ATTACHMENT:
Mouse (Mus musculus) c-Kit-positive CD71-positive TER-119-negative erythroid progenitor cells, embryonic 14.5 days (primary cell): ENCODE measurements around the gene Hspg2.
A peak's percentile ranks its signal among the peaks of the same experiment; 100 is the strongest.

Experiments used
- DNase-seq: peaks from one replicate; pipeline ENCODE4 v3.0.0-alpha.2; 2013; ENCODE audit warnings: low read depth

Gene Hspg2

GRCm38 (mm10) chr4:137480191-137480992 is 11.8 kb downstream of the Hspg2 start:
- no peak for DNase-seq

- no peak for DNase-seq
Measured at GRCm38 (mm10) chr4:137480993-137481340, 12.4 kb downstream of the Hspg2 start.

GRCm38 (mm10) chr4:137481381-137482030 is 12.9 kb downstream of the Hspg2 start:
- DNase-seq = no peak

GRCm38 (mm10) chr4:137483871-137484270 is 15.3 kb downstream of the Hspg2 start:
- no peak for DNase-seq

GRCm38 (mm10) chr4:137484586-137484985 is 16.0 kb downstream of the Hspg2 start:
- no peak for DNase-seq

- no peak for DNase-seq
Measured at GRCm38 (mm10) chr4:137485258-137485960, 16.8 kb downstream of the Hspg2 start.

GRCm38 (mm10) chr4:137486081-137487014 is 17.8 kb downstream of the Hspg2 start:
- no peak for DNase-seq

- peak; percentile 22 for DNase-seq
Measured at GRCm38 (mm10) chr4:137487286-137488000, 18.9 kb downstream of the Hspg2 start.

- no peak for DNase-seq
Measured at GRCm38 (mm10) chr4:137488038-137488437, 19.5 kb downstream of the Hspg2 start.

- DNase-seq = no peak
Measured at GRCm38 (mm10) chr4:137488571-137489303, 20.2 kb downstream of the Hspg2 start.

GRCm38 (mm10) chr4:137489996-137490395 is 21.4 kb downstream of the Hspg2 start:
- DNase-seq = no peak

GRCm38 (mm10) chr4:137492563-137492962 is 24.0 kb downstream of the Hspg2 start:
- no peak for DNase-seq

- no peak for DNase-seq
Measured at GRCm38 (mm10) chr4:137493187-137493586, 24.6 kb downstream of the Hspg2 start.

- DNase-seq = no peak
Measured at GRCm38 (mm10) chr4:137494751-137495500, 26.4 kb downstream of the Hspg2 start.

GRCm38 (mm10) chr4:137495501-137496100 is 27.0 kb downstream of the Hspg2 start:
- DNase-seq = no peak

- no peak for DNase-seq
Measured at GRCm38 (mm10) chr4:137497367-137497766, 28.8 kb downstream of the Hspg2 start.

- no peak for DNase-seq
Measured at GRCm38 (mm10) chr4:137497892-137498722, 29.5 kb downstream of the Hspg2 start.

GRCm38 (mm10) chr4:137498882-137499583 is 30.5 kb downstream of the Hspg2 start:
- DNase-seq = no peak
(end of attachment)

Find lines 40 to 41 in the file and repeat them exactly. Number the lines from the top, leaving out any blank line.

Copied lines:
GRCm38 (mm10) chr4:137498882-137499583 is 30.5 kb downstream of the Hspg2 start:
- DNase-seq = no peak